Posted On January 12, 2015 by

New York City officially became the largest U.S. city to ban expanded polystyrene (EPS) foam last week! The momentum for EPS bans has been steadily increasing, and more than 70 cities have made the cut!

Frequently used for take-out containers, disposable drink cups and other single-use products, EPS is a hazard to our environment—not only because of its brittle nature and propensity to fragment into small pieces—but also because it can’t be recycled, economically. This is compounded by the fact that we use so much of it! Last year, the city of New York collected about 28,500 tons of polystyrene! (That’s a lot of take-out!)

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Shell’s Kulluk Disaster Featured in New York Times Sunday Magazine

Posted On January 2, 2015 by

Photo: Coast Guard

In late December of 2012, one of Shell Oil’s Arctic drillships, the Kulluk, snapped its tow-line during a powerful storm in the North Pacific. After multiple failed attempts to re-establish a tow, the Coast Guard evacuated the crew of the Kulluk, rescue tugs abandoned their efforts to pull the ship to safety, and the Kulluk grounded on Sitkalidak Island near Kodiak, Alaska.  The January 4 issue of the New York Times Sunday Magazine tells the dramatic story of the events that led up to the disaster in an article entitled, The Wreck of the Kulluk.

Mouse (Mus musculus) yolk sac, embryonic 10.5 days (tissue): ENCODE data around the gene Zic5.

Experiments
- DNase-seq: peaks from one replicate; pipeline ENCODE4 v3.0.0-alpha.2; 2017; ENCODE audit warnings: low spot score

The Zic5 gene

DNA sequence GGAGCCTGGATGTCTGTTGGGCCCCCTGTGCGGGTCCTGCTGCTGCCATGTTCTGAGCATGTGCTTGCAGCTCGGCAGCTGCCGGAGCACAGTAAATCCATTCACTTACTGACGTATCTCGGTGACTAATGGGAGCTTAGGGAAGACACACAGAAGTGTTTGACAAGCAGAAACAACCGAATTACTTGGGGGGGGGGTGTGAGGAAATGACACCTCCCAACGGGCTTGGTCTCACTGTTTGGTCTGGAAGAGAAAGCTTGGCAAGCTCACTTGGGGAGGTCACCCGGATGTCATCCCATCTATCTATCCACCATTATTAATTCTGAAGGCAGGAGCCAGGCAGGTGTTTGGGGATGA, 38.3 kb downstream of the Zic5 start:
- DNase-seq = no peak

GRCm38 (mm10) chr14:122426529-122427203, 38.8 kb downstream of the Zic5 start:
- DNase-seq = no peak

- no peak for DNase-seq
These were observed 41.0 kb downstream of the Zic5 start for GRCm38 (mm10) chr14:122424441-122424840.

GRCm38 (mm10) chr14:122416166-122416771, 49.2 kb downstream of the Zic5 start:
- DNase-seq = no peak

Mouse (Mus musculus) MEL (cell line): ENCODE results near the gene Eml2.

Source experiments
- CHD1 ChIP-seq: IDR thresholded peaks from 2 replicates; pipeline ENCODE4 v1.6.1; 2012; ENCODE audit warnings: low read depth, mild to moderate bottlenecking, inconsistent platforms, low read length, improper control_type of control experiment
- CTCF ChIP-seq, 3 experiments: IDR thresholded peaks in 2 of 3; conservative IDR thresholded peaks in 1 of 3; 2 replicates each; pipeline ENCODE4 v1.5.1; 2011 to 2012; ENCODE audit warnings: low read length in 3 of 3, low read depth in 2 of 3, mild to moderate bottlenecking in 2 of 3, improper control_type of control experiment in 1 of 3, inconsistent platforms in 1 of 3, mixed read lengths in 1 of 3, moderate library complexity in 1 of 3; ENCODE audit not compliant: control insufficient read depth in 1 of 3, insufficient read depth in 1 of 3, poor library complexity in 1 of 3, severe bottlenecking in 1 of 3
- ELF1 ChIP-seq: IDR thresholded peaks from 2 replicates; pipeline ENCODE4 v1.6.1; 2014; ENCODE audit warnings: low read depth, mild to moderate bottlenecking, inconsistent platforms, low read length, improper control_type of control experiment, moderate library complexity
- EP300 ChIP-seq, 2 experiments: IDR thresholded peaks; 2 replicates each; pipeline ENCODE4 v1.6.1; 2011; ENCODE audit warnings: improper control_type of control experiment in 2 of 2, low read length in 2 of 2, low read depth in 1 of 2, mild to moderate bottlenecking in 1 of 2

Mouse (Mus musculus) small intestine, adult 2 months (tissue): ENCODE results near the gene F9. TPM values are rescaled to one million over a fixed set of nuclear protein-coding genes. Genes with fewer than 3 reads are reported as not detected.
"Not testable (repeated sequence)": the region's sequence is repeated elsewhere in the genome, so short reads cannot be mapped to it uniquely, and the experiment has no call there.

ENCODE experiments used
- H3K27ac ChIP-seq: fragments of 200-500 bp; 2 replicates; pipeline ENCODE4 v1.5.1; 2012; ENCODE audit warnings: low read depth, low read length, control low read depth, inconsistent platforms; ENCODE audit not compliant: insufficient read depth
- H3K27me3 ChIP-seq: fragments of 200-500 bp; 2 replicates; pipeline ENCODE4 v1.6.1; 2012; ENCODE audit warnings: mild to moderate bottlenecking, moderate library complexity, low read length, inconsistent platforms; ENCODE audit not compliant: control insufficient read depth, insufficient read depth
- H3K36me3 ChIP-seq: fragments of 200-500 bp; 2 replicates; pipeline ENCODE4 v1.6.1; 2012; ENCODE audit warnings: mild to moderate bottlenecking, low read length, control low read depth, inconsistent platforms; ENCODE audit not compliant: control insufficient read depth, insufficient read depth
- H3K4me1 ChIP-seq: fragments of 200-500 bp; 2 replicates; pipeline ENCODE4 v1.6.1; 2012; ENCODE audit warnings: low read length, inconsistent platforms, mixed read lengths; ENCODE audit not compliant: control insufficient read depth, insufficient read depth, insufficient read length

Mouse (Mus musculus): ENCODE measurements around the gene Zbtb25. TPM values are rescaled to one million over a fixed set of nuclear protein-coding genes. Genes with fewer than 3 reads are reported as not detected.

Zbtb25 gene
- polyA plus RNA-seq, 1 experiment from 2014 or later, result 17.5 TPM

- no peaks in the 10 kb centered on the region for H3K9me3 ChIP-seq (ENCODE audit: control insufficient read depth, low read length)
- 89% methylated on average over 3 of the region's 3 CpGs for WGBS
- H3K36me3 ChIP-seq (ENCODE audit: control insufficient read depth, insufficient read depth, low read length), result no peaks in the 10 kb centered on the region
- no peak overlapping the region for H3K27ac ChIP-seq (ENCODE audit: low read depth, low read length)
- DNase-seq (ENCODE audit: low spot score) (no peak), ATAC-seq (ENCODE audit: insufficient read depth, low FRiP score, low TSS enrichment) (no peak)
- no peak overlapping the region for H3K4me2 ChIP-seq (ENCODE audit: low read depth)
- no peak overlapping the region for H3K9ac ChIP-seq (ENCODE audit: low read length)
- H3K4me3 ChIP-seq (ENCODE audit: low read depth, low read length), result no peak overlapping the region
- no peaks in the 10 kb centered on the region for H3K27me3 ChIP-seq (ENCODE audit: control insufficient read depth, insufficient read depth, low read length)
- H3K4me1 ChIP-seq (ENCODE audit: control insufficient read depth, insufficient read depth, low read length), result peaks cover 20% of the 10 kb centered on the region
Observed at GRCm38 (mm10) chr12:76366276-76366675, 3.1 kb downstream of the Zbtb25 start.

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Celebrating 2014’s Ocean Victories

Posted On December 29, 2014 by

Photo: Tony Prince

This year was a great year for the ocean! We were able to make waves and accomplish some truly amazing things thanks to supporters and ocean lovers like you. From saving baby sea turtles to protecting the Arctic from reckless oil drilling, here are just a few of the major victories our ocean saw this year.

Gulf Leaders Protect the Gulf’s Deep Water

It’s been nearly 5 years since the BP Deepwater Horizon oil disaster, and Gulf leaders have proven they’re dedicated to restoring the Gulf’s shore as well as the Gulf’s deep water.  Mississippi, Alabama and Florida will invest in projects that protect dolphins and manatees, track the recovery of fish species like red snapper, and map the seafloor to inform sustainable fishing practices.

The U.S. Has Ambitious Plans to Protect the Arctic

In 2014, the eight-nation Arctic Council announced that the U.S. would assume the Council’s  Chair position for the next two years beginning in April 2015. As Chair, the U.S. hopes to focus on the impacts of climate change on the Arctic, encourage sustainable development in remote Arctic communities, and improve stewardship of the Arctic Ocean.

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It’s Your Last Chance! Donate to Get an Ocean Conservancy Calendar

Posted On October 23, 2014 by

Photo: Ken Shew

Get your free 2015 Ocean Wildlife calendar in time for the holidays! If you donate by October 23, we’ll send you a free calendar featuring your favorite marine animals like whales, seals and sea turtles.

What are you waiting for? Today is your last day to donate and get this exclusive 2015 Ocean Wildlife calendar from Ocean Conservancy. Your support will help Ocean Conservancy pursue innovative solutions that will bring lasting, positive change for the ocean.